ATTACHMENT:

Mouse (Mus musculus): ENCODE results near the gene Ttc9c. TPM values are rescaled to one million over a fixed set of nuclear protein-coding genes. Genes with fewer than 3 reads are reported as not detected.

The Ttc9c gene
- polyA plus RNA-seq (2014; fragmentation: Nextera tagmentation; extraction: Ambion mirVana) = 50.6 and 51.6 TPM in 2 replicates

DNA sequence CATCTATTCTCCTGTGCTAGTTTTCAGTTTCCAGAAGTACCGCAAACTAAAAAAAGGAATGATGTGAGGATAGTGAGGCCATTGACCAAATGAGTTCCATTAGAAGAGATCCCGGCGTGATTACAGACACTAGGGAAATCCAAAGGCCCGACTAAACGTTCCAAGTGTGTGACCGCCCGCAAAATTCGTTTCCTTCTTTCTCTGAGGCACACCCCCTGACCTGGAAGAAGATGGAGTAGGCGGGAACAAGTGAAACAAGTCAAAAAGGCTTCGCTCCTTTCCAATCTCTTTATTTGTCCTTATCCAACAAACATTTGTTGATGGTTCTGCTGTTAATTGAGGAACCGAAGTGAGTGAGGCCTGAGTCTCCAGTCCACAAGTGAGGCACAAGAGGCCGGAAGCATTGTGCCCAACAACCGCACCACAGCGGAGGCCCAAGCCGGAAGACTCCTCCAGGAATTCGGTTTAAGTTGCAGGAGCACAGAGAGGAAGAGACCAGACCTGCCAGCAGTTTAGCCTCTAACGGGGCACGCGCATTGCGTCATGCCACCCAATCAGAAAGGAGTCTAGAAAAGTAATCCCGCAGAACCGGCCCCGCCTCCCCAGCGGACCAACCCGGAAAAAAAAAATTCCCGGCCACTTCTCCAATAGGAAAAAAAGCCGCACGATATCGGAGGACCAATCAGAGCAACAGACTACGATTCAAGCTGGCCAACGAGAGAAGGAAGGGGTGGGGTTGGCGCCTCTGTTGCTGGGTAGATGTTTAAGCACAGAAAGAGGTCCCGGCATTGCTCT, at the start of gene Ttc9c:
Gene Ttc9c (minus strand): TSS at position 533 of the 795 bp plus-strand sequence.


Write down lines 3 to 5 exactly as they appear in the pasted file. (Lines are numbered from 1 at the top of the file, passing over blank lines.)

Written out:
- polyA plus RNA-seq (2014; fragmentation: Nextera tagmentation; extraction: Ambion mirVana) = 50.6 and 51.6 TPM in 2 replicates

DNA sequence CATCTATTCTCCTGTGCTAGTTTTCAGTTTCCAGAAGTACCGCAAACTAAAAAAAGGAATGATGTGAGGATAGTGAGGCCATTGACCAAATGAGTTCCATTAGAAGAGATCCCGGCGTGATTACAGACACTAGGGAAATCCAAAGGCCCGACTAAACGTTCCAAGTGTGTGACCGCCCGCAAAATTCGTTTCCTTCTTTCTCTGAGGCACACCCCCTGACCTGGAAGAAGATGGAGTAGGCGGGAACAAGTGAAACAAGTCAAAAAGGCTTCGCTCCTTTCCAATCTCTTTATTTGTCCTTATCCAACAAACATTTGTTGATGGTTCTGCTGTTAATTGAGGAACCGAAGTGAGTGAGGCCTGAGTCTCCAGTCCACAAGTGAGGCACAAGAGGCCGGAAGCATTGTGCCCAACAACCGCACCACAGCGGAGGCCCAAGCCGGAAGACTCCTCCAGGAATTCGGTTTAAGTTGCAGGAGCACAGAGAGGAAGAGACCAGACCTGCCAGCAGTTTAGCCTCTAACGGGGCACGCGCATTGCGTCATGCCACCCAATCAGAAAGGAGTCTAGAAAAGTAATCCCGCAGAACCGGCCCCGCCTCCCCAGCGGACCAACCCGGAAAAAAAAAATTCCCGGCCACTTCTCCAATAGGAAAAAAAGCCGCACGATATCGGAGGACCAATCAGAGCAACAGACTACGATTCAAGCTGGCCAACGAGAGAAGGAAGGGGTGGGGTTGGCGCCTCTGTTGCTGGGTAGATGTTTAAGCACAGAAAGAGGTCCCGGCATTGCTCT, at the start of gene Ttc9c:
Gene Ttc9c (minus strand): TSS at position 533 of the 795 bp plus-strand sequence.